“The arborist community knew there is no scoring system using 10 points,” he continued, referring to Nickerson’s statement to the Beacon Hill Blog that “On a danger scale of 1-10 the tree was a 9.”

Nickerson, reached by telephone, declined to comment further. Judith Juno, President of the Washington State Federation of Garden Clubs, owners of the Garden House, and Christine Wolf, Trustee and Garden Supervisor, did not respond to email queries by press time.

Asked if the tree was sick, Nicol responded: “If the definition of sick is having a disease, then the tree was not sick, except for its decayed top. Overall the tree was healthy. However, it was showing regular sudden branch loss of branches over 20 inches in diameter with healthy wood breaking. And there was a high likelihood that branches would land either on the roof of the home to the south or on the sidewalk, people, and/or cars to the west; or onto the events lawn to the north and east.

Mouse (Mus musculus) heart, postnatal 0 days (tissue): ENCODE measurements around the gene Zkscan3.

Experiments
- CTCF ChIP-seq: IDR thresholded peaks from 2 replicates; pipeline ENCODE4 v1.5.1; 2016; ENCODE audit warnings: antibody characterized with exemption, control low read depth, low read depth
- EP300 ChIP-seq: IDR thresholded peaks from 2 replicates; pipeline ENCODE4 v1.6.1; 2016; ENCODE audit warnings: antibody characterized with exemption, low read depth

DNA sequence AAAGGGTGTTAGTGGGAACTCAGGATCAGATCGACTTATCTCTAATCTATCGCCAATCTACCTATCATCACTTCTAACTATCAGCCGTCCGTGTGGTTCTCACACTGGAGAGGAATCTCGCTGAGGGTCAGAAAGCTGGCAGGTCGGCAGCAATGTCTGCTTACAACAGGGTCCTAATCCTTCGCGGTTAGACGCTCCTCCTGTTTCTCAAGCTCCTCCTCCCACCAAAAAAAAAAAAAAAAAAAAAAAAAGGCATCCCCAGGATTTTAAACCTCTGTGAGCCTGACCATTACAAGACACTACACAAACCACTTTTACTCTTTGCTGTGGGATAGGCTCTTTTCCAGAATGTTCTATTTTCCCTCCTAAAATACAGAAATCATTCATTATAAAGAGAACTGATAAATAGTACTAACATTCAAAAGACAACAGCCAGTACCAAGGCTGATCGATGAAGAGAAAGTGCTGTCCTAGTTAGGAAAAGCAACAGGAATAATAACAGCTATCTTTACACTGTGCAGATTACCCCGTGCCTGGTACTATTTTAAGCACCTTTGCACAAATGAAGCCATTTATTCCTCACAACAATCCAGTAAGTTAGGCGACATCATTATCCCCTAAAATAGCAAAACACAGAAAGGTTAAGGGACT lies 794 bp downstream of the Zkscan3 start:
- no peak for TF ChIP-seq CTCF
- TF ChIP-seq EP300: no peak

“Should it have been cut down? No, if the owners were willing and able to spend the money to preserve it adequately and take on the liability of additional branches falling without warning. Oliver could have done a good job of reducing the risk of this tree by cabling the longest branches and reducing a few of the heaviest ones. I would recommend that end weight be reduced to side branches.